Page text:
The first chant of the night after Manchester United kicked off their crucial match against José Mourinho’s Tottenham Hotspur was ‘Ole, Ole, Ole, Ole.’ It was sung loudly and proudly by an Old Trafford crowd who wanted to leave no doubt in their manager’s mind that they, if no one else, were behind him.
It wasn’t just the fans either. Ole Gunnar Solskjær’s young team started like they, too, were keen to send a message. For forty minutes, they blew Spurs away and it felt, to those in the stands, like all of their beleaguered manager’s promises of fast, free-flowing football, for which this club is famed, were finally coming to fruition.
Mourinho, on his part, is famed for his frugal defences, but the one he has inherited from Mauricio Pochettino simply could not cope with the pace and movement of Daniel James, Mason Greenwood and, in particular, Marcus Rashford, who played with a maturity and poise that belies his still-tender years.
This feels increasingly like a coming of age season for Rashford. It seems like aeons have passed since that breakthrough season when he was the last throw of the dice in an injury-hit Louis van Gaal team. Back then, everything he touched seemed to turn to gold and, after a few years of frustration, during which some fans had doubted he hadn’t been little more than a flash in the pan, he is flourishing under Solskjær. Serge Aurier will certainly be in no hurry to face Rashford again.
There wasn’t as much bite in the air as on Sunday, when United drew with Aston Villa and it felt as if they had brought the Baltic weather back from their defeat in Kazakhstan. But there was far more bite in their midfield with the return of Scott McTominay to partner Fred instead of Andreas Perreira.
Some had underplayed the importance of McTominay’s absence for United’s previous two matches. Perhaps now they will recognise how much he makes this team tick, his aggression, energy and ability to sniff out space integral in allowing more creative players ahead of him to thrive. Unlike Perreira, McTominay does not hide, and there was a rousing rendition of his name when he squared up to Spurs’ goalkeeper, Paulo Gazzaniga, in the second half.
Alongside the Scot, Fred also excelled, scurrying around the pitch like a Tasmanian Devil. There is a real desire among these fans to see the Brazilian do well for, as Solskjær himself pointed out after this match, these are fans who recognise hard work, and few players, week after week, work harder than Fred.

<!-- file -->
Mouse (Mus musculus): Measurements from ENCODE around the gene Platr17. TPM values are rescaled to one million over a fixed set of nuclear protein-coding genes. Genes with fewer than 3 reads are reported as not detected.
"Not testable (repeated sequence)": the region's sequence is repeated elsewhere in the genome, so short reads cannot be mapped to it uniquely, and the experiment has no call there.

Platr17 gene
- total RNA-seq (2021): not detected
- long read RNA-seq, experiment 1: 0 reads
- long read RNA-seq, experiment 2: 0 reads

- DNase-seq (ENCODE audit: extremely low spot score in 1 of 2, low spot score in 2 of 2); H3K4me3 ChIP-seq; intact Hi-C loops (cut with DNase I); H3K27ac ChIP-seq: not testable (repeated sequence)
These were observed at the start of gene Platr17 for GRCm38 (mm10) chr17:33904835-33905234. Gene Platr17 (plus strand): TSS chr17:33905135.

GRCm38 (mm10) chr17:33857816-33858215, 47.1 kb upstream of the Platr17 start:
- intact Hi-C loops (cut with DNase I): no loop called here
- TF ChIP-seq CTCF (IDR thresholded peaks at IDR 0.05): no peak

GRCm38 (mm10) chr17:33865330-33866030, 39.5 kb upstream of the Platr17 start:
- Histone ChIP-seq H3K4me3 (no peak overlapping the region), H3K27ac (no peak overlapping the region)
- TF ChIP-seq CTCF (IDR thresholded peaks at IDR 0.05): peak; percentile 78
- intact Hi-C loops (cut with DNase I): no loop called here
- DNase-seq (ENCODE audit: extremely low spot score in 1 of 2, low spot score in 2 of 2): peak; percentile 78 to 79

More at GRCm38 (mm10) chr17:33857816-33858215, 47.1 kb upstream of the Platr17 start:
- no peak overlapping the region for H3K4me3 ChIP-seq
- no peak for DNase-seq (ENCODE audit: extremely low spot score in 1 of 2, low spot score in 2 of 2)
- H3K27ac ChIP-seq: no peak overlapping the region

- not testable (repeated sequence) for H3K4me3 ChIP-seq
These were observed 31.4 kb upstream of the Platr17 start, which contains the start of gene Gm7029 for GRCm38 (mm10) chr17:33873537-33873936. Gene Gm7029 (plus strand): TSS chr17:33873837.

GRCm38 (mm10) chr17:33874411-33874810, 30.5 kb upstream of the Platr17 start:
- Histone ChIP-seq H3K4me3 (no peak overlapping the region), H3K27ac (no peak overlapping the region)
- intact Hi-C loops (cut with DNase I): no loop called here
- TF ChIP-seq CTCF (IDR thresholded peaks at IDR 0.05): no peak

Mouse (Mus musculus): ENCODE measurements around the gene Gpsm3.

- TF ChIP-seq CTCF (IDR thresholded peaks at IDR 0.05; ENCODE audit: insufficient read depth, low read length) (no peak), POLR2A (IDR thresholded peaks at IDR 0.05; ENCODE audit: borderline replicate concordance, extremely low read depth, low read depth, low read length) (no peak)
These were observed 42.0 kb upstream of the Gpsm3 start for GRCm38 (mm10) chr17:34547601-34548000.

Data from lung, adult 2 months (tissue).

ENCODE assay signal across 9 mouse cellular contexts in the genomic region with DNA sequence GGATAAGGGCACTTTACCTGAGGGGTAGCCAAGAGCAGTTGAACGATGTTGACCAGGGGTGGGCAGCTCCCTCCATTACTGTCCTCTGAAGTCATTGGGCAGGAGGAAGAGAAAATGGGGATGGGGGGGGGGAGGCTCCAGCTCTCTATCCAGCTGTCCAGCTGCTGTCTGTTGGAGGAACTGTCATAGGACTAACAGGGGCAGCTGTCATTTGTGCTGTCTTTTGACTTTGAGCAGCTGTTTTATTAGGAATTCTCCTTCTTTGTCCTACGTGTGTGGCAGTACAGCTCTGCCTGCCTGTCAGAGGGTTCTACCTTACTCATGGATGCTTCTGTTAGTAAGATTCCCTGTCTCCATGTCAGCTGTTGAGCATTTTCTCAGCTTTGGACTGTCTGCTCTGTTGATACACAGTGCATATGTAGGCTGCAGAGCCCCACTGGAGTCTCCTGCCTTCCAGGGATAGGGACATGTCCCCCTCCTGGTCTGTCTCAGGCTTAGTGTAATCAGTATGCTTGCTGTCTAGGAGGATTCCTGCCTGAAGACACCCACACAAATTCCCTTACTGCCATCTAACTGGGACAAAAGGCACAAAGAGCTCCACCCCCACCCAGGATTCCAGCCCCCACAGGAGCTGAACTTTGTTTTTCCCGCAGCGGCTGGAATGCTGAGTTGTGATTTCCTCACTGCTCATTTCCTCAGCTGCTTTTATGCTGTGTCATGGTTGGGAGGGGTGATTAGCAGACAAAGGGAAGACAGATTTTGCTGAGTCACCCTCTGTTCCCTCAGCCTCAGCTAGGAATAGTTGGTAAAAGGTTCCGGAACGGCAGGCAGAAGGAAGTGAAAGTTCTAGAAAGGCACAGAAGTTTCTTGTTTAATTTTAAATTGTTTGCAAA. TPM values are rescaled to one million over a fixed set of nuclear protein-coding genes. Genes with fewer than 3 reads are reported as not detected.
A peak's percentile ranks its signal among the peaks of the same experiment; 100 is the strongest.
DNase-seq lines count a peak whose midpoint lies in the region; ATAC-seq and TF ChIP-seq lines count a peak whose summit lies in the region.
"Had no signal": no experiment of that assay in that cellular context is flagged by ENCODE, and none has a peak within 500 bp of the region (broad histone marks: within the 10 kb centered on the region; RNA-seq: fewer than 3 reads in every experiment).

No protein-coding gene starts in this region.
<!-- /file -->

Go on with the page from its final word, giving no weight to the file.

United should have been out of sight by the time Spurs equalised just before halftime, and there was the usual worrying reaction to the setback of conceding a goal. Suddenly all the self-assurance of the first forty minutes was gone, the energy and drive seeping away like air out of a slashed tyre. Passes, hitherto crisp and confident, now went astray, and it all felt depressingly in keeping with the season as a whole.
Yet it would have been an injustice far worse than the draws against Arsenal, Liverpool and the like had United not held on to the lead they restored early in the second half. And, though Spurs improved somewhat, David De Gea, whose performance was statesmanlike in its authority behind a notoriously shaky defence, was never truly tested.
The final action of the match was a crunching tackle from Aaron Wan-Bissaka, cheered like a winning goal, its vibrations felt in seventy-odd thousand legs around the stadium. United had held on to a lead at last and, though it was just one game and cannot undo previous poor results, still it felt significant.
Perhaps it was because of the earlier than normal kick-off time that fans were in less of a rush than usual to get home but, more likely, they realised the importance of this result. Either way, many stayed to show the team, and their manager, their appreciation, and left Old Trafford with their shoulders pushed further back, their chests puffed further out and their heads held that bit higher than before.
Mourinho, too, stayed out on the pitch to congratulate his former players, reserving his warmest embrace for McTominay. But this was not about Mourinho. Nor was it about Pochettino. This was all about Ole Gunnar Solskjær, and the final song, like the first, was dedicated to him.
‘Ole, Ole, Ole, Ole!’ sang the hordes, as the players and their manager walked down the tunnel, back into the bowels of Old Trafford. If they listened closely, they will have heard, through the walls, that chant continuing in the tunnels and on the streets around this stadium. For these fans continue to believe.
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